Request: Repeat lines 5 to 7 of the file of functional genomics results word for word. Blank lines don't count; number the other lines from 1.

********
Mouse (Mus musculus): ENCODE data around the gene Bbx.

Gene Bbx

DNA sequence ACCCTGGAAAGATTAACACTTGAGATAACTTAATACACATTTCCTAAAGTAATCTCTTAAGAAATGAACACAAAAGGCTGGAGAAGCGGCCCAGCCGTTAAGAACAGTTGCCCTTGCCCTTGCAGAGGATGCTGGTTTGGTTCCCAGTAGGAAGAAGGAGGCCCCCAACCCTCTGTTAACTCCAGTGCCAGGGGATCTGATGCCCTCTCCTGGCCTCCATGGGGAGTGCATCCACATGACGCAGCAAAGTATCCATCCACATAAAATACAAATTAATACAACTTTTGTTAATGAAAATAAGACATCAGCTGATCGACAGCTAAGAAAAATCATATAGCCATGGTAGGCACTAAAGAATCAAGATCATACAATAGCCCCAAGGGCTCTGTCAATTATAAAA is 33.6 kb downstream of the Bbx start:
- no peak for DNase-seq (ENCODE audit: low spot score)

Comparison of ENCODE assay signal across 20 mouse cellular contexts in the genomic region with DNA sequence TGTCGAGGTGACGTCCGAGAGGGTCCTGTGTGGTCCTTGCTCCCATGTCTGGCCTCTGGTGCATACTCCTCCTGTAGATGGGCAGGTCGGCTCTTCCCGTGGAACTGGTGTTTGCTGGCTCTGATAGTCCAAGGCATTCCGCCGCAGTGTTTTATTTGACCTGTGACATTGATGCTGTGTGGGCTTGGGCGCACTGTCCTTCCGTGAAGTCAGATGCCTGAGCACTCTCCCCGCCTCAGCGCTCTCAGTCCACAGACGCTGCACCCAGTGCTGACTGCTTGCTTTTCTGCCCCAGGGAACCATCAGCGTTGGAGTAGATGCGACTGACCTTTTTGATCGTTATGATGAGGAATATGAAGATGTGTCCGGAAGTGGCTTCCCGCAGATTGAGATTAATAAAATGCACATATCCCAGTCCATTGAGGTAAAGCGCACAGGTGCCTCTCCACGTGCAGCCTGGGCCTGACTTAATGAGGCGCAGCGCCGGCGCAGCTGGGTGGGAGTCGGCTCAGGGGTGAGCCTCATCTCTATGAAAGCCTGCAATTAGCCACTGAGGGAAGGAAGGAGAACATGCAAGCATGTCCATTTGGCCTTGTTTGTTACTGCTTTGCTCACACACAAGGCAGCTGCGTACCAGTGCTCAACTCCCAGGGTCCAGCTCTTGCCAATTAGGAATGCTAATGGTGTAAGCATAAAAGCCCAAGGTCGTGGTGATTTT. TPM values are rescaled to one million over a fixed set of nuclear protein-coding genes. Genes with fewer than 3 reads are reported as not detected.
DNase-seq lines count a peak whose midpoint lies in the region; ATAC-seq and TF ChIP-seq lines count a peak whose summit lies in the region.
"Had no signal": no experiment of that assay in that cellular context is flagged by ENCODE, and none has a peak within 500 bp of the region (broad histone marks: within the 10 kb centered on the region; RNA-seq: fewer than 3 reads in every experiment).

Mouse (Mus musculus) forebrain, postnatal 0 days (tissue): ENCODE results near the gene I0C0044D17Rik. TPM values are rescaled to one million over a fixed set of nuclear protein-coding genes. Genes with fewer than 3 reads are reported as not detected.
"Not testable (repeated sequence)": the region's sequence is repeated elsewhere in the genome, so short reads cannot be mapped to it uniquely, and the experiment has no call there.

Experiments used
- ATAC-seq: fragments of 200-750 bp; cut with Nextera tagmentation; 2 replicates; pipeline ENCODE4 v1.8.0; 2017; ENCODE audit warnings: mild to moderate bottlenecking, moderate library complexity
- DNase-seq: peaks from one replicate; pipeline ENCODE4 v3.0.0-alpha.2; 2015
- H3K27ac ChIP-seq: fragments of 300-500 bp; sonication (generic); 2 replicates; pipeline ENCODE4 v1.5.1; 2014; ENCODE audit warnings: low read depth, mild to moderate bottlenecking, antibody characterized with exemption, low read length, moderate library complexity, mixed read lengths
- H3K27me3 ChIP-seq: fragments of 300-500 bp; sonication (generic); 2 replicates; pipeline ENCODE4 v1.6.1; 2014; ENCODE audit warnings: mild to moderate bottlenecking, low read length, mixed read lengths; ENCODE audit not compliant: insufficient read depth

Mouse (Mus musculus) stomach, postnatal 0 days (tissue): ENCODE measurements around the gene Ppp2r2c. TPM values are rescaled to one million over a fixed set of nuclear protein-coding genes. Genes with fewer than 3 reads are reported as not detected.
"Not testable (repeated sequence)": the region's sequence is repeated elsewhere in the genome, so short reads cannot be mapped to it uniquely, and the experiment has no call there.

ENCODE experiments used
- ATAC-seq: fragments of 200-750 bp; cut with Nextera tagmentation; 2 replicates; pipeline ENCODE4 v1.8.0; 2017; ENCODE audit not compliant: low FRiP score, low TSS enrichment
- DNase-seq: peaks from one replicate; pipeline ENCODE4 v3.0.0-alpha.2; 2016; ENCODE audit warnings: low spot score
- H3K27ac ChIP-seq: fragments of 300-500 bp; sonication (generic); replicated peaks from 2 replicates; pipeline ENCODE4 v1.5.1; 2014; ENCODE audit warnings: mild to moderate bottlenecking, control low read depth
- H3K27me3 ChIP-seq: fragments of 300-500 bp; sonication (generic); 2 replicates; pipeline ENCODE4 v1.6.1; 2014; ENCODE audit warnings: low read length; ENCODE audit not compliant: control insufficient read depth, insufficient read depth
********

Comparison of ENCODE assay signal across 20 mouse cellular contexts in the genomic region with DNA sequence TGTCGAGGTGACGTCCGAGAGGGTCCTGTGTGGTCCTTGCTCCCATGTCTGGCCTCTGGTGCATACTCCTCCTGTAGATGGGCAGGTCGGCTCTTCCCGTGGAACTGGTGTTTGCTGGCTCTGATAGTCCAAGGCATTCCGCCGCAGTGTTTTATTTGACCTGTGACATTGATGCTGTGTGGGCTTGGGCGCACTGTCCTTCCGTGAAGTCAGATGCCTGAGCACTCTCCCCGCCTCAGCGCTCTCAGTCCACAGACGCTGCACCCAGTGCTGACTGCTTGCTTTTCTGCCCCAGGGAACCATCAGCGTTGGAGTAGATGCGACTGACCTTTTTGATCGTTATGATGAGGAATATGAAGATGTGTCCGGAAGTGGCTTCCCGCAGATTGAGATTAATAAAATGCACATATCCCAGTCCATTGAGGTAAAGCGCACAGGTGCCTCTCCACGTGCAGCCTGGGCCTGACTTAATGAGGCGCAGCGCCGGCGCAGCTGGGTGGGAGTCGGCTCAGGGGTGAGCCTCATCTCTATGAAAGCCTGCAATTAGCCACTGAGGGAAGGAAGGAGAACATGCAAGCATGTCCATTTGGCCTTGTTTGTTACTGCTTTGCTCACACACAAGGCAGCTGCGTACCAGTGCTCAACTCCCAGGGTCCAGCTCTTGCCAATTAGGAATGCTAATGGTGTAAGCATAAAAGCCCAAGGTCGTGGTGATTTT. TPM values are rescaled to one million over a fixed set of nuclear protein-coding genes. Genes with fewer than 3 reads are reported as not detected.
DNase-seq lines count a peak whose midpoint lies in the region; ATAC-seq and TF ChIP-seq lines count a peak whose summit lies in the region.
"Had no signal": no experiment of that assay in that cellular context is flagged by ENCODE, and none has a peak within 500 bp of the region (broad histone marks: within the 10 kb centered on the region; RNA-seq: fewer than 3 reads in every experiment).